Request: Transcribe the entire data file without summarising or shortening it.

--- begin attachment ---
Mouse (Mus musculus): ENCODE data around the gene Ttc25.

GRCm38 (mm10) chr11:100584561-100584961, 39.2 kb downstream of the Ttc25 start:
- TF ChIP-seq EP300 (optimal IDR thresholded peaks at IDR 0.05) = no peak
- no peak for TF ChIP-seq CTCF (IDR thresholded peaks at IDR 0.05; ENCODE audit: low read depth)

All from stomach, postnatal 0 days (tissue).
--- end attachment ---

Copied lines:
Mouse (Mus musculus): ENCODE data around the gene Ttc25.

GRCm38 (mm10) chr11:100584561-100584961, 39.2 kb downstream of the Ttc25 start:
- TF ChIP-seq EP300 (optimal IDR thresholded peaks at IDR 0.05) = no peak
- no peak for TF ChIP-seq CTCF (IDR thresholded peaks at IDR 0.05; ENCODE audit: low read depth)

All from stomach, postnatal 0 days (tissue).